I like to think of right effort as a feisty old woman with a broom. She is constantly patrolling the raucous halls of my mind and heart. When she catches me with an impure thought, emotion or intention, she makes damned sure to sweep that garbage far away, so I may remain focused on true compassion and understanding.

By Peter Schaller

It’s 5:30 p.m., the end of a long and exhausting work day.

Working for a small nonprofit means wearing at least a dozen hats, on any given day. Today we have been moving our office to a new location. The new space is just four blocks away, but it has meant at least a dozen trips in our old Toyota pickup truck. In addition to moving, we fit in the usual casework that comes with operating education, health and economic development programs in under-resourced communities in Nicaragua. For all intents and purposes, we are a one stop, social service agency where we spend most of our time in crisis mode.

I have been up since 4:30 a.m. and both my energy and patience are threadbare.

We finish our last trip of furniture and supplies from the old office, I am about to shut down for the day, kick my shoes off and catch up on email. Just then, Oscar rushes up to the truck, his face burdened with distress. Oscar is seventeen and in our vocational education program. There is no father figure and his mother has lived and worked in neighboring Costa Rica for the past several years. He was left in the care of his older brothers, none of whom have provided him with much guidance. Fortunately, he has found refuge in our programs and we have taken him under our collective wing, to keep him on track.

It’s one of his brothers, he blurts out. He has been cut and needs to get to the hospital. The last thing I want to do at this moment is play ambulance driver and spend even a few minutes in the madness of the public hospital. Instead, I hop back in the truck and rush off with Oscar to find his brother. Indeed, he has been cut on the face and is bleeding. No one knows exactly what happened but he was drinking on the corner with some guys, there was a fight and his face looks like something from a horror movie. He is semi-conscious, and I don’t know if it is from the wounds, alcohol, drugs or a combination of all.

Honestly, I am a bit resentful and impatient. I should be taking my shoes off now and getting a fresh cup of coffee.

In addition to bleeding all over the truck, he stinks, like one who has been on a bender for a few days. But then, his girlfriend and their small daughter climb into the truck. And then, at that precise moment, seeing the anguish on their faces, right effort slaps some sense into me. This is not a time for resentment and impatience, it is a time for compassion. Each person in the truck—Oscar, his brother, the young woman and the small child—all need compassion, patience and kindness at that moment and it is up to me to deliver it to them; it does not matter if I am tired and ornery.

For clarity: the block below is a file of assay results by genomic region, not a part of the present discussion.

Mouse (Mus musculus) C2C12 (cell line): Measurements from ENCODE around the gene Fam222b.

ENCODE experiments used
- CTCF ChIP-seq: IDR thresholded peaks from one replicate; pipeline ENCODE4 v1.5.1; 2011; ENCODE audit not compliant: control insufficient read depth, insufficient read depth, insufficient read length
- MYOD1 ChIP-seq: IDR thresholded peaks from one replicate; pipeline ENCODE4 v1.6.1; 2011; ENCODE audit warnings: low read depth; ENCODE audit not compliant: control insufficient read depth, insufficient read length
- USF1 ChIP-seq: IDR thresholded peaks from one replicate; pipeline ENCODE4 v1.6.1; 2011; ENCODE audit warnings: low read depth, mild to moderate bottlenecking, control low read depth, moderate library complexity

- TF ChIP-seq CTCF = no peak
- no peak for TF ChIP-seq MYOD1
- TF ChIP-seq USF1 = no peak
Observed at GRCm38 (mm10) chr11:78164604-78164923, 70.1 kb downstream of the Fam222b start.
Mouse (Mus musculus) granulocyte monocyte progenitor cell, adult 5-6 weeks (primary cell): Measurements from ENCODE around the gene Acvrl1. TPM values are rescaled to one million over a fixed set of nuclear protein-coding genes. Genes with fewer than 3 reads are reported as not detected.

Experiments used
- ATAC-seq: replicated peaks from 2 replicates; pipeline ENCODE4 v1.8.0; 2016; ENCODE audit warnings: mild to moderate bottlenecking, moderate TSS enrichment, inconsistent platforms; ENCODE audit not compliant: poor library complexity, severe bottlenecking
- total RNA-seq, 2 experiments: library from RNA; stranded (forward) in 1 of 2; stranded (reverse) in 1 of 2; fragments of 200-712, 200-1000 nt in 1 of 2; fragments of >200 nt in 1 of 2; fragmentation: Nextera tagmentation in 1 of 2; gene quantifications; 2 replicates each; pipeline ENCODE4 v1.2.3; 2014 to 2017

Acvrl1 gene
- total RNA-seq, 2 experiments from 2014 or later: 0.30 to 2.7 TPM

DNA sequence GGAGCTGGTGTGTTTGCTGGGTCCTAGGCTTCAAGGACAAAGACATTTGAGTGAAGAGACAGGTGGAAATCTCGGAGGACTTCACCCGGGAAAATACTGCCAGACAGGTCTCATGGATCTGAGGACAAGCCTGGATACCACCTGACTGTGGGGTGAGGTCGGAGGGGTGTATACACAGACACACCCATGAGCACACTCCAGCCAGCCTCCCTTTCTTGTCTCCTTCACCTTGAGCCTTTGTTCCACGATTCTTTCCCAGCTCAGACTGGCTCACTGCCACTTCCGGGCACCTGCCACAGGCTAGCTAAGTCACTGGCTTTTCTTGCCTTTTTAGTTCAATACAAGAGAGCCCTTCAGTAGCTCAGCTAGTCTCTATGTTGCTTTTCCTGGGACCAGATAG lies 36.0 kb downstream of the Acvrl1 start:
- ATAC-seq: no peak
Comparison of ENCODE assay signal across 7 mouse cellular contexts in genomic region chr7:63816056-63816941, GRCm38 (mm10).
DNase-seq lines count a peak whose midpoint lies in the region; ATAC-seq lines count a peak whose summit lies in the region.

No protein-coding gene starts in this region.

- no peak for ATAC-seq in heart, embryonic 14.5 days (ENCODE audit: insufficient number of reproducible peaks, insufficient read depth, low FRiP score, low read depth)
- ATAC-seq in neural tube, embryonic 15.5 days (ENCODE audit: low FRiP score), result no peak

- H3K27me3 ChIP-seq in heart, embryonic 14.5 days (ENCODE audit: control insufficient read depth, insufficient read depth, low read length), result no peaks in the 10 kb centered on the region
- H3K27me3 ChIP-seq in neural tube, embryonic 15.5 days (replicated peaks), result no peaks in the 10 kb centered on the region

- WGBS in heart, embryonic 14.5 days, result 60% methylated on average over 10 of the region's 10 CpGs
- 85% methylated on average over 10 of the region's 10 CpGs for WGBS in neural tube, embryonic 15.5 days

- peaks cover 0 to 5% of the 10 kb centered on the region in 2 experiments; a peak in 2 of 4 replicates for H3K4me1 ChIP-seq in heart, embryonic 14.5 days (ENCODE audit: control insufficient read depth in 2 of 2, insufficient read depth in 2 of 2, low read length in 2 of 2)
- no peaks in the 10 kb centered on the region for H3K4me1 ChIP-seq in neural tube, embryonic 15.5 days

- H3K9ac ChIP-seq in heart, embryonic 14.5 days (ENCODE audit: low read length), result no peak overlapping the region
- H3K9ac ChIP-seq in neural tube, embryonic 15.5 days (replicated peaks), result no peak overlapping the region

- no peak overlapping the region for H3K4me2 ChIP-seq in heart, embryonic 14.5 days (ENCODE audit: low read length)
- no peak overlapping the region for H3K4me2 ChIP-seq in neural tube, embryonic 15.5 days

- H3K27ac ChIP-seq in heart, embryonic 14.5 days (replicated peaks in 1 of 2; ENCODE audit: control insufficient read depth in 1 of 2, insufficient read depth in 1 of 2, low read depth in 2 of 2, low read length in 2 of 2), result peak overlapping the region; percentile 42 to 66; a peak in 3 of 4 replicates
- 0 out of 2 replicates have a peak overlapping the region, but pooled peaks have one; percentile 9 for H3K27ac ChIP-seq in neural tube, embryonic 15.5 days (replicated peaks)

Right effort is what keeps us on track.

I like to think of right effort as a feisty old woman with a broom. She is constantly patrolling the raucous halls of my mind and heart. When she catches me with an impure thought, emotion or intention, she makes damned sure to sweep that garbage far away, so I may remain focused on true compassion and understanding.

Right effort is not just about making an effort to do the right thing. It is about challenging ourselves to do the right thing, even when we don’t want to. We all get tired, resentful, impatient, jealous, angry, judgmental and desirous (to name a few). Zen master, Thich Nhat Hanh, describes it beautifully when he speaks of watering our mental states. Right effort teaches us to stop watering the seeds of negative mental states and instead water love, compassion, patience, understanding, empathy and kindness- even in the direst circumstances.

That is when we are truly tested.

We arrive at the hospital and, as if in cue, there are no doctors available, not even a gurney in the emergency room. At this point I am awake and bent on providing all the support possible to this family during the crisis. The security guard indicates, with a nod of his head, where I can find an empty stretcher. We finally manage to get Oscar’s brother into the emergency room and into the hands of a young doctor. I leave my phone number in case they should need anything later in the evening. Before leaving I place my hand on Oscar’s shoulder, just to let him know I am there.

Right effort challenges us to remain focused on our true purpose.

 

Photo: Pixabay

Editor: Dana Gornall

 

 

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Peter Schaller

Peter Schaller is an artist and community development specialist who lives and works in Nicaragua with his three amazing children, two crazy dogs and a cat with canine instincts. Most of his free time is spent trying to figure out how to reduce his karmic and carbon footprints. He is the author of After the Silence, a collection of poems, essays and photographs, and he can be reached by email or on Facebook.

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